Let’s face it: Performance management typically doesn’t elicit cheers from employees. But what if it did? Letting employees know where they’re falling short is one thing, but giving employees the tools to boost their performance is another. Here’s where gamification can help. We’ll outline six best practices for gamifying performance management that employees will want to cheer about.
Winning at gamification
More and more companies are using elements of game-playing—point scoring, friendly competition, rules of play, etc.—to engage and motivate employees to achieve performance goals. In fact, the global gamification market is projected to reach $40 billion by 2024, up from $6.8 billion in 2018, according to market researcher Reportlinker. Driving that growth is an increasing demand for customer experience enrichment and improved engagement of employees, the research firm adds.
Indeed, we’ve helped clients see for themselves the ways that gamified performance management can motivate employees to accomplish more and perform at higher levels. We’ve also seen what doesn’t work. Here are 6 insights that other companies can learn from:
1. Plan ahead. Before you hit go on a gamification initiative, keep in mind that gamification is about more than introducing fun elements to a business practice. Set your strategy up for success by aligning the rules, points system, and rewards of the game with your objectives and the needs of the organization. What are the desired behaviors and outcomes that you’re looking to achieve?
2. Know your audience. It goes without saying that the more people enjoy doing something, the more often they’ll do it. For example, we designed a fantasy football program for a client where sales executives competed against each other in teams. Most sales executives are naturally competitive and the feedback we received was that the execs enjoyed competing and checking which team was on top each week, which helped accelerate performance and camaraderie.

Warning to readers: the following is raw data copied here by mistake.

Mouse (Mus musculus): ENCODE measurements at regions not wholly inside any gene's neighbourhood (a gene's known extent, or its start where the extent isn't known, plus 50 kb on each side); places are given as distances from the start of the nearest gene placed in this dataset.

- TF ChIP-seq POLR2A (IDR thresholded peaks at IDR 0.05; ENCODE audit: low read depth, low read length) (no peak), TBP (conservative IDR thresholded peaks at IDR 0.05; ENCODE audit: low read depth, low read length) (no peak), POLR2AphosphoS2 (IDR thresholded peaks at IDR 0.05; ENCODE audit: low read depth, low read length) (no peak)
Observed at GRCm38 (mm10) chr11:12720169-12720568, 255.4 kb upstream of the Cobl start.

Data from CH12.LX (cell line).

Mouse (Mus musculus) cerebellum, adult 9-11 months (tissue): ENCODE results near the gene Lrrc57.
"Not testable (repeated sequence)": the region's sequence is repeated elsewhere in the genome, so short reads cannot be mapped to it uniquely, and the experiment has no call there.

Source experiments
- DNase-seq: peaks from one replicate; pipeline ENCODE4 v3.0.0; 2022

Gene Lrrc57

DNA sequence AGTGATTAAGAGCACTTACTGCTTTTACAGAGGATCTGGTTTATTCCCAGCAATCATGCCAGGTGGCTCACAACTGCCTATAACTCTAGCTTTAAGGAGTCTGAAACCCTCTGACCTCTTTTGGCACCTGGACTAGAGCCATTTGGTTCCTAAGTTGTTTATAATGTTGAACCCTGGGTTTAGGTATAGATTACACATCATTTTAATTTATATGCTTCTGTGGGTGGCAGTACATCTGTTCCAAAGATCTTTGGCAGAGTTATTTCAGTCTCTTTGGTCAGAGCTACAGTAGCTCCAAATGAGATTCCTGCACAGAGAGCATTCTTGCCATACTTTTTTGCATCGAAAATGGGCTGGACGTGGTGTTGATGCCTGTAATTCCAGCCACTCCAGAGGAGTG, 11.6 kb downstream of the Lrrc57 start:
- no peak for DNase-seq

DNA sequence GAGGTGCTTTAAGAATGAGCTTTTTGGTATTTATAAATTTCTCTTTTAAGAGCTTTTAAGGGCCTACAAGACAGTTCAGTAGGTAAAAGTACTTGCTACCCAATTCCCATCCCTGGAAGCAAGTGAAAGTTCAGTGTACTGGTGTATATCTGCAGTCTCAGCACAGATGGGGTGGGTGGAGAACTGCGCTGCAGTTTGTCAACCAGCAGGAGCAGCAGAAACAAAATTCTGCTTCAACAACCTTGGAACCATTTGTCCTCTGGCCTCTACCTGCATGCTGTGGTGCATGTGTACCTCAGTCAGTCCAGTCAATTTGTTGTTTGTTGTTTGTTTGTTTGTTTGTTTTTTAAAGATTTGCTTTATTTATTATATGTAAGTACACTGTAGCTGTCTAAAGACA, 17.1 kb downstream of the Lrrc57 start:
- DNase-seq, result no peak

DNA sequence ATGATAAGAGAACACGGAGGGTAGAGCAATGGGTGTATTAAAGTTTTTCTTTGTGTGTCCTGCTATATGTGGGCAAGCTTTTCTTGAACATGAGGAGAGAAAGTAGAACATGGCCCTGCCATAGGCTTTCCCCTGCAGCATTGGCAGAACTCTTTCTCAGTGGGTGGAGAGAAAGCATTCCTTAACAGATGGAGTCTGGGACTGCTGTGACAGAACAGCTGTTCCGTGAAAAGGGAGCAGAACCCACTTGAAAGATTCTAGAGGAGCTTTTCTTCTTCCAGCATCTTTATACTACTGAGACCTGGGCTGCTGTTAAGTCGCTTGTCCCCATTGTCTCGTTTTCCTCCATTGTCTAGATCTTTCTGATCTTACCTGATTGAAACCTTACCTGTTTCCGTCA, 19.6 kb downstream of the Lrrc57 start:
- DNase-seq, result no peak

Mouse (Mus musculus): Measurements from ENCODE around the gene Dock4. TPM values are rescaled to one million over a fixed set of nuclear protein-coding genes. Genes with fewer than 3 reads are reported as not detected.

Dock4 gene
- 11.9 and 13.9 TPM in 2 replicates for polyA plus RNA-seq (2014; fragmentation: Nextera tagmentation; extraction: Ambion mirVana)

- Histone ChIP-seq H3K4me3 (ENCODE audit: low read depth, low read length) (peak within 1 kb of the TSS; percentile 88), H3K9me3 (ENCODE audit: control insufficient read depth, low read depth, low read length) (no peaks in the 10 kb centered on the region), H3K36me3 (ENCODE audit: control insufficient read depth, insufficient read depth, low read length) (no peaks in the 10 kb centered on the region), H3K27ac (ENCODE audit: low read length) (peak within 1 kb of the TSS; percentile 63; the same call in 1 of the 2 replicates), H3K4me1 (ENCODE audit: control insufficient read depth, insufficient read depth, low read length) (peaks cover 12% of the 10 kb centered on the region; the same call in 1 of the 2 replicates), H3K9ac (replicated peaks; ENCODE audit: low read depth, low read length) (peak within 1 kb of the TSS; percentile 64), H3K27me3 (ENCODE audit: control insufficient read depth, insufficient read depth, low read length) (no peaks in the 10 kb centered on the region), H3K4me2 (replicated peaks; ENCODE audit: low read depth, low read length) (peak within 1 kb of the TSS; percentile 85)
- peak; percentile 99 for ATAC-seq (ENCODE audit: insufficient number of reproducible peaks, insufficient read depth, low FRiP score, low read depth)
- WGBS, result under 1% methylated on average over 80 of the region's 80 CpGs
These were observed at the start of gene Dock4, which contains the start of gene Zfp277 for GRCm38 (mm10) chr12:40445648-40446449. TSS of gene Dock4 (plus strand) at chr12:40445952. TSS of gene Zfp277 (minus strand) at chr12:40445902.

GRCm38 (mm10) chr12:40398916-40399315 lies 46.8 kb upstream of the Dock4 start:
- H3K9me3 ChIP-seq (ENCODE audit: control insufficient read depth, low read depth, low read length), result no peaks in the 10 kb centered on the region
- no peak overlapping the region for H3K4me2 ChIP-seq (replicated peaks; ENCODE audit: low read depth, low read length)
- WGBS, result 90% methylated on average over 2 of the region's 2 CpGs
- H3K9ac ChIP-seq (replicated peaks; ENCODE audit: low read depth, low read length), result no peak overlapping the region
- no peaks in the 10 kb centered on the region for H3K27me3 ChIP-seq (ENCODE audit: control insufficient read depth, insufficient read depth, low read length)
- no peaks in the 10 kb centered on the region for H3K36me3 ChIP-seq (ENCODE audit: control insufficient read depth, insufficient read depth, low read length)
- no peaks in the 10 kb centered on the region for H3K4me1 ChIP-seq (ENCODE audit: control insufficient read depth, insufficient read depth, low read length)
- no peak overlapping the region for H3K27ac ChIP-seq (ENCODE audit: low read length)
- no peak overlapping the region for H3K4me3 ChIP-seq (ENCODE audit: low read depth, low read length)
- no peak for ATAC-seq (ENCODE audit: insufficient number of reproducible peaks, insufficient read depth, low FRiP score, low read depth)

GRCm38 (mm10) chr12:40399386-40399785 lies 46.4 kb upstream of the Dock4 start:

3. Make it visual. Gamification strategies are obviously data driven but piling on the graphs and spreadsheets will undermine the effectiveness. Aim for a visual narrative where employees can easily understand in real time where they are in meeting goals compared to their peers and their personal best.
4. Focus on the true goal. The goal should be to encourage the correct behavior and desired outcomes more so than fostering a rivalry between employees. Similarly, highlighting the progress that employees are making and their future potential is more effective than focusing on early performance and shortcomings.
6. Celebrate wins. Don’t forget to celebrate how far employees have come—not just those at the top of the leaderboard—and recognize everyone’s progress in reaching their goals. Especially for companies with remote employees, celebrating progress as a collective group helps increase engagement and job satisfaction.
When done right, gamified performance management makes it easy for employees to understand how they can improve, where they’re making progress, and rewards them for their efforts. It’s also not a one-and-done project. The rules and activities of the game should be regularly reviewed to ensure they’re aligned with the organization’s changing needs and priorities. As the saying goes, “it's not whether you win or lose, it's how you play the game,” that matters.